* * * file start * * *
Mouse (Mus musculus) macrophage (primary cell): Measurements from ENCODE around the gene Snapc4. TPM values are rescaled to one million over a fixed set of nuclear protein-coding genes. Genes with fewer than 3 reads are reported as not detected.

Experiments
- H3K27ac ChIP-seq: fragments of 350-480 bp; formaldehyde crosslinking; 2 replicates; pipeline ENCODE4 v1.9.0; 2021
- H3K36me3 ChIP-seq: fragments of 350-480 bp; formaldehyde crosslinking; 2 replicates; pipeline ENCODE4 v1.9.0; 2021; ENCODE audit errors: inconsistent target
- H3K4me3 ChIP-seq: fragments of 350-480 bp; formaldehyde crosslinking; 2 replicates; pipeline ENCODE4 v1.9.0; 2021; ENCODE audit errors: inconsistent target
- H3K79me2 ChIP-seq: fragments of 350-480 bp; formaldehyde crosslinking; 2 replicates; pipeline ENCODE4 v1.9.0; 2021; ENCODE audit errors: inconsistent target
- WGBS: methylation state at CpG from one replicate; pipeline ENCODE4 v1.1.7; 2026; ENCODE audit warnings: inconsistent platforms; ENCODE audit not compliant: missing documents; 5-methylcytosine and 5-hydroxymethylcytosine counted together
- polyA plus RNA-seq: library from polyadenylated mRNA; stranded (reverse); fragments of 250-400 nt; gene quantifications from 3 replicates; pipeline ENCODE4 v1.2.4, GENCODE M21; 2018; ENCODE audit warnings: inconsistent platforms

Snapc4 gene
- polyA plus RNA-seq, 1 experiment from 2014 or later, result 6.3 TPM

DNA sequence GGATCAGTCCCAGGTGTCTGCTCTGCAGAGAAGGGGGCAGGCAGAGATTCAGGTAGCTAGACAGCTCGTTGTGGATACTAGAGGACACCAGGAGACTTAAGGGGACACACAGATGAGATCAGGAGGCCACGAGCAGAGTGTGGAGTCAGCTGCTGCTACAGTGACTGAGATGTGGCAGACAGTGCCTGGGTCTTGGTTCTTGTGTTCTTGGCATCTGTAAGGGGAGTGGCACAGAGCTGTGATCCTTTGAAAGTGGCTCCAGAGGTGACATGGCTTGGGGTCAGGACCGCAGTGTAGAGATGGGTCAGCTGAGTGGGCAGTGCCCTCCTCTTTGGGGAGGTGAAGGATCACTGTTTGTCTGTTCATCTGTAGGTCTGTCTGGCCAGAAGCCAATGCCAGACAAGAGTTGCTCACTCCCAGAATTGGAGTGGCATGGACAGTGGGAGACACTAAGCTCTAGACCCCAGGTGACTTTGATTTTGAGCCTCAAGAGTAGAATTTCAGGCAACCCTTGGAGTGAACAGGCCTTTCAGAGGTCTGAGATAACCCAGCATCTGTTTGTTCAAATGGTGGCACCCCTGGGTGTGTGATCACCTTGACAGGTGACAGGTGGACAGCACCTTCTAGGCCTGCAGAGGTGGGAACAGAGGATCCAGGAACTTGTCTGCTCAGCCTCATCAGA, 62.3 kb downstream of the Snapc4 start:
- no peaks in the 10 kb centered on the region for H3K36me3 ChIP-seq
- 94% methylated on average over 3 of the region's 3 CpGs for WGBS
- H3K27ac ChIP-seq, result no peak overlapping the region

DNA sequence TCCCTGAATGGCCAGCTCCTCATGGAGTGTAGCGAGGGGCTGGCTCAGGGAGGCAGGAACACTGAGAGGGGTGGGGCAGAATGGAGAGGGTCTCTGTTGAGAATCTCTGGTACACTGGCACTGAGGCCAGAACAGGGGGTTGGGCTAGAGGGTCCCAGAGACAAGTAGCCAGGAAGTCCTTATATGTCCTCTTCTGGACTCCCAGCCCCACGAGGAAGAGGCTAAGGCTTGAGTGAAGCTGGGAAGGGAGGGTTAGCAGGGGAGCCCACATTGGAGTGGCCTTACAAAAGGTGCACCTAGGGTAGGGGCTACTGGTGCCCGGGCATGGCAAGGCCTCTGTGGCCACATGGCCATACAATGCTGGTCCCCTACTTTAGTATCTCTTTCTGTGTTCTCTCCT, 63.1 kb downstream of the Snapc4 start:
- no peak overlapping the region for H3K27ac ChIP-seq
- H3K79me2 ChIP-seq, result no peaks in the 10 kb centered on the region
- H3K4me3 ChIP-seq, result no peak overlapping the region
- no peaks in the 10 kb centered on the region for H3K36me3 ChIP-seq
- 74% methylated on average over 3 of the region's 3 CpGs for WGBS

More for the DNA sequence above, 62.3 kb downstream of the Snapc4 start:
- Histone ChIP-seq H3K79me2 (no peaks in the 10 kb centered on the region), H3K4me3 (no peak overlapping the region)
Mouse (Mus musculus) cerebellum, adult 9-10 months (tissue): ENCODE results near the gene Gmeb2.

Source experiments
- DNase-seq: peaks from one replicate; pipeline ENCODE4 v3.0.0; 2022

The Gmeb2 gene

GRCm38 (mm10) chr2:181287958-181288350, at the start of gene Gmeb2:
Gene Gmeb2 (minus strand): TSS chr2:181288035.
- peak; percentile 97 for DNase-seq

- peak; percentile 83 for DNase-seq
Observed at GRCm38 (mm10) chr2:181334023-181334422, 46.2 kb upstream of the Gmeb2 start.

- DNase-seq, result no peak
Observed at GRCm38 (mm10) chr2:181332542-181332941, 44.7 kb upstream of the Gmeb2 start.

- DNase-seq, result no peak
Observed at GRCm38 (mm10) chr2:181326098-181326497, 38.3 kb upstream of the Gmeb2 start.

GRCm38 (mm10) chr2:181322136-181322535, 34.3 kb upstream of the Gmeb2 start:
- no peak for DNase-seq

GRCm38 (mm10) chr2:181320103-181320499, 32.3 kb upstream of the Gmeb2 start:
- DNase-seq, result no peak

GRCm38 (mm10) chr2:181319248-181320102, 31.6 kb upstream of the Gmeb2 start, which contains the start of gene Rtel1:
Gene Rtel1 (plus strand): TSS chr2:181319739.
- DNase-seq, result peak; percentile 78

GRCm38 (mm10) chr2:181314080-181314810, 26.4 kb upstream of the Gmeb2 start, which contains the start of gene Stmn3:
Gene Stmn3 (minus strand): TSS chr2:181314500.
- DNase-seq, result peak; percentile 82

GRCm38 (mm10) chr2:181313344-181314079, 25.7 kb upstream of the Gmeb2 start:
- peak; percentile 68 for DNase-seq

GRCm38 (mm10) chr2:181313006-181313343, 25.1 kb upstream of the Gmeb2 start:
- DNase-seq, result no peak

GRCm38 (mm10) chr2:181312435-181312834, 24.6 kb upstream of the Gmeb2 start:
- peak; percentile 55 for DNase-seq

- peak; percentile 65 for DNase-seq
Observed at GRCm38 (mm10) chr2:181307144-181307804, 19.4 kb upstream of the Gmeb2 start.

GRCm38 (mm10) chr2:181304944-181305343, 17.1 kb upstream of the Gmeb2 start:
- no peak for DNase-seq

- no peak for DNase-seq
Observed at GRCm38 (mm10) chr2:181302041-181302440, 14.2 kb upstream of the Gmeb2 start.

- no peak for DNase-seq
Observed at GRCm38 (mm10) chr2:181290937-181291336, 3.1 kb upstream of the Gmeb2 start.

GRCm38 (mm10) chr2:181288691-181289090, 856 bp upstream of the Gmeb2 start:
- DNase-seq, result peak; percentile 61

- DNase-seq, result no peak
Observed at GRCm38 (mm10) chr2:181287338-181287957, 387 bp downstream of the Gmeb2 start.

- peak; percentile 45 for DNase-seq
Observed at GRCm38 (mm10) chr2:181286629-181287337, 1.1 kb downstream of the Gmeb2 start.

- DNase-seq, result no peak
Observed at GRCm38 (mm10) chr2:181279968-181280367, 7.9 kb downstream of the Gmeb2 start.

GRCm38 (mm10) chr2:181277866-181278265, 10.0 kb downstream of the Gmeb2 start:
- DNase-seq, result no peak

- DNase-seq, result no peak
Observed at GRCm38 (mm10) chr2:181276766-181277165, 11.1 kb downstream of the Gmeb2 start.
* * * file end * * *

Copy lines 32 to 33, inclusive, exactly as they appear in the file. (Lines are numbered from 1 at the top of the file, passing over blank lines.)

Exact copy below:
- DNase-seq, result no peak
Observed at GRCm38 (mm10) chr2:181332542-181332941, 44.7 kb upstream of the Gmeb2 start.